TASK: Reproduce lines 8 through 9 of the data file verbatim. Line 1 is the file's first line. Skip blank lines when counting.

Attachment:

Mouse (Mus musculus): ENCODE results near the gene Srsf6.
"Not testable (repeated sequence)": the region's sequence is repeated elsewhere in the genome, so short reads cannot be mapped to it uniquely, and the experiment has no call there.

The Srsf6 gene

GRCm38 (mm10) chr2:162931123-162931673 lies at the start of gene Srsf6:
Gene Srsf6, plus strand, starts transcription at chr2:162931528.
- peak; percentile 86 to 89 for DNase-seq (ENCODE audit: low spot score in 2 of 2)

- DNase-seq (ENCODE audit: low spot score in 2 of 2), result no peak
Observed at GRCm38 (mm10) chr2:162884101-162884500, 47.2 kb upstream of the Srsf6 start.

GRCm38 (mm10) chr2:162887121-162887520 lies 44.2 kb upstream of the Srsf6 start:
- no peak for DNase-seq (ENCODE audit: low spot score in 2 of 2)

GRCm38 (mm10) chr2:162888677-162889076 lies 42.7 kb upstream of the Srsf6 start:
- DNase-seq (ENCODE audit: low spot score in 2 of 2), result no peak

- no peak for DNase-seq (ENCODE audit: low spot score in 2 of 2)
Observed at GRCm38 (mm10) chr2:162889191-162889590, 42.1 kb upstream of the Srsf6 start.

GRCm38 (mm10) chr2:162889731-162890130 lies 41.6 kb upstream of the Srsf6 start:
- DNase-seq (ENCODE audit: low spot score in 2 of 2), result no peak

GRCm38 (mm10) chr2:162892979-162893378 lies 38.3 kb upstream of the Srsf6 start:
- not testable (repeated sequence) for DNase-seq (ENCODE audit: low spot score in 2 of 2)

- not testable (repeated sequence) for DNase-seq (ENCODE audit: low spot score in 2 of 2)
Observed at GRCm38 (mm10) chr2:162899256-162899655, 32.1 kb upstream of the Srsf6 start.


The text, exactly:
Observed at GRCm38 (mm10) chr2:162884101-162884500, 47.2 kb upstream of the Srsf6 start.

GRCm38 (mm10) chr2:162887121-162887520 lies 44.2 kb upstream of the Srsf6 start: